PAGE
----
The massive voting rights bill is a top priority for President Joe Biden and Democrats in Congress, who see it as a forceful response to voting rights restrictions advancing in Republican-controlled statehouses across the country. It could shape election outcomes for years to come, striking down hurdles to voting, requiring more disclosure from political donors, restricting partisan gerrymandering of congressional districts and bolstering election security and ethics laws.

Republicans are strongly opposed to the bill, arguing that it would tilt elections toward Democrats and take control of elections away from the states.

  • Associated Categories: Associated Press (AP), AP Online Headlines - Washington, AP Online Congress News
© Copyright 2021 AccessWDUN.com
All rights reserved. This material may not be published, broadcast, rewritten, or redistributed without permission.
Biden doubles goal of COVID vaccines to 200 million doses
President Joe Biden has opened his first formal news conference with a nod toward the improving picture on battling the coronavirus
1:31PM ( 6 minutes ago )
Buttigieg pitches infrastructure needs to divided Congress
Transportation Secretary Pete Buttigieg says America's infrastructure needs exceed $1 trillion and improvements to roads, bridges and highways can no longer ignore the reality of climate change
1:30PM ( 8 minutes ago )
Democrats plan Senate action on hate crimes, voting rights
Democrats are vowing action on several of their top priorities in April
1:28PM ( 9 minutes ago )
Associated Press (AP)
Wyoming election changes pushed by Donald Trump Jr. fail
Wyoming lawmakers have rejected a measure requiring candidates to win a majority of votes in primaries to avoid runoff elections
12:54PM ( 43 minutes ago )
Amid growing challenges, Biden to hold 1st news conference
The White House is hoping to use President Joe Biden's first news conference since taking office to celebrate passage of the giant COVID-19 relief package
12:44PM ( 54 minutes ago )
US general: Afghans need US troops to counter Taliban
The top general for U.S. Special Operations Command has told Congress that Afghanistan’s military forces need U.S. assistance to successfully counter the Taliban
12:43PM ( 55 minutes ago )
AP Online Headlines - Washington
The Latest: Merkel: EU needs to redouble vaccine production
German Chancellor Angela Merkel says the European Union’s problems with getting coronavirus vaccines have underscored the need for the bloc to redouble its vaccine production efforts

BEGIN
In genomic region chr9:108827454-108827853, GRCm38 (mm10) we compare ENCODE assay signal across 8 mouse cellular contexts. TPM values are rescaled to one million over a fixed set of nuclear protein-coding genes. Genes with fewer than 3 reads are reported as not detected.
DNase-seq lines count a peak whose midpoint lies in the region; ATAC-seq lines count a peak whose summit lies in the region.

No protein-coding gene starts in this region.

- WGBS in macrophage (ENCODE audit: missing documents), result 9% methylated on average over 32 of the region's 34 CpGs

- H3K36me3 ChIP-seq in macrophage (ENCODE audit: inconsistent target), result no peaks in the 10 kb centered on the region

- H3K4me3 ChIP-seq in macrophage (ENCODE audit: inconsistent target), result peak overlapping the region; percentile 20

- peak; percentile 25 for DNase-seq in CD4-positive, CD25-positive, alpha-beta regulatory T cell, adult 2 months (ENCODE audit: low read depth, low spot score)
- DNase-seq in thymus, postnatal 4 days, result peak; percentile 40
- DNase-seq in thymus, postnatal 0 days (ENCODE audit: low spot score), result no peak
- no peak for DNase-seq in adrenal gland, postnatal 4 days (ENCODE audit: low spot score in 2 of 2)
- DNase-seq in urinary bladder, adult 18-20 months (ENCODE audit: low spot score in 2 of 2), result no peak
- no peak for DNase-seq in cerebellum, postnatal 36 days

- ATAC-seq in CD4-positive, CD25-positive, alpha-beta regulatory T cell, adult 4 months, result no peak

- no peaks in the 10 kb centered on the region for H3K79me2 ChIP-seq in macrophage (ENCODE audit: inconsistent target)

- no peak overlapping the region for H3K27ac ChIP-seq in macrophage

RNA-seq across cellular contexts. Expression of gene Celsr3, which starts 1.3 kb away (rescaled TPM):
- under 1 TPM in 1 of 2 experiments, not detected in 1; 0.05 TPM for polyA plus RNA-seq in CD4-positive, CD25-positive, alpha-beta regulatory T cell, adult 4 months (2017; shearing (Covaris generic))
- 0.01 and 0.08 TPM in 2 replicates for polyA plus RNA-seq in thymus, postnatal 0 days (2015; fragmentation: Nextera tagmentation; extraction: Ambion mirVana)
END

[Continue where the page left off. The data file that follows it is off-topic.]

10:44AM ( 2 hours ago )
Venezuelan COVID patients increasingly seeking in-home care
In Venezuela's capital, Caracas, and other cities, it is challenging to find a bed at a public hospital because of a spike in coronavirus cases and chronic understaffing
10:01AM ( 3 hours ago )
Germany's Merkel: EU needs to increase vaccine production
German Chancellor Angela Merkel says the European Union's problems with getting coronavirus vaccines have underscored the need for the bloc to redouble its vaccine production efforts
9:26AM ( 4 hours ago )
AP Online Congress News
Biden doubles goal of COVID vaccines to 200 million doses
President Joe Biden has opened his first formal news conference with a nod toward the improving picture on battling the coronavirus
1:31PM ( 6 minutes ago )
Buttigieg pitches infrastructure needs to divided Congress
Transportation Secretary Pete Buttigieg says America's infrastructure needs exceed $1 trillion and improvements to roads, bridges and highways can no longer ignore the reality of climate change
1:30PM ( 8 minutes ago )
Shipping losses mount from cargo vessel stuck in Suez Canal
Dredgers, tugboats and even a backhoe have failed to free a giant cargo ship wedged in Egypt’s Suez Canal as the number of stacked-up vessels unable to pass through the vital waterway climbed to 150 and losses to global shipping mounted
1:25PM ( 12 minutes ago )
The Latest: Biden pledging 200 million doses in 1st 100 days
President Joe Biden is pledging to have 200 million doses of COVID-19 vaccines administered by the end of his first 100 days in office
1:24PM ( 13 minutes ago )
Spielberg donates Genesis Prize money to justice nonprofits
Steven Spielberg said Thursday that he will donate his $1 million Genesis Prize to ten nonprofits working for racial and economic justice
1:15PM ( 22 minutes ago )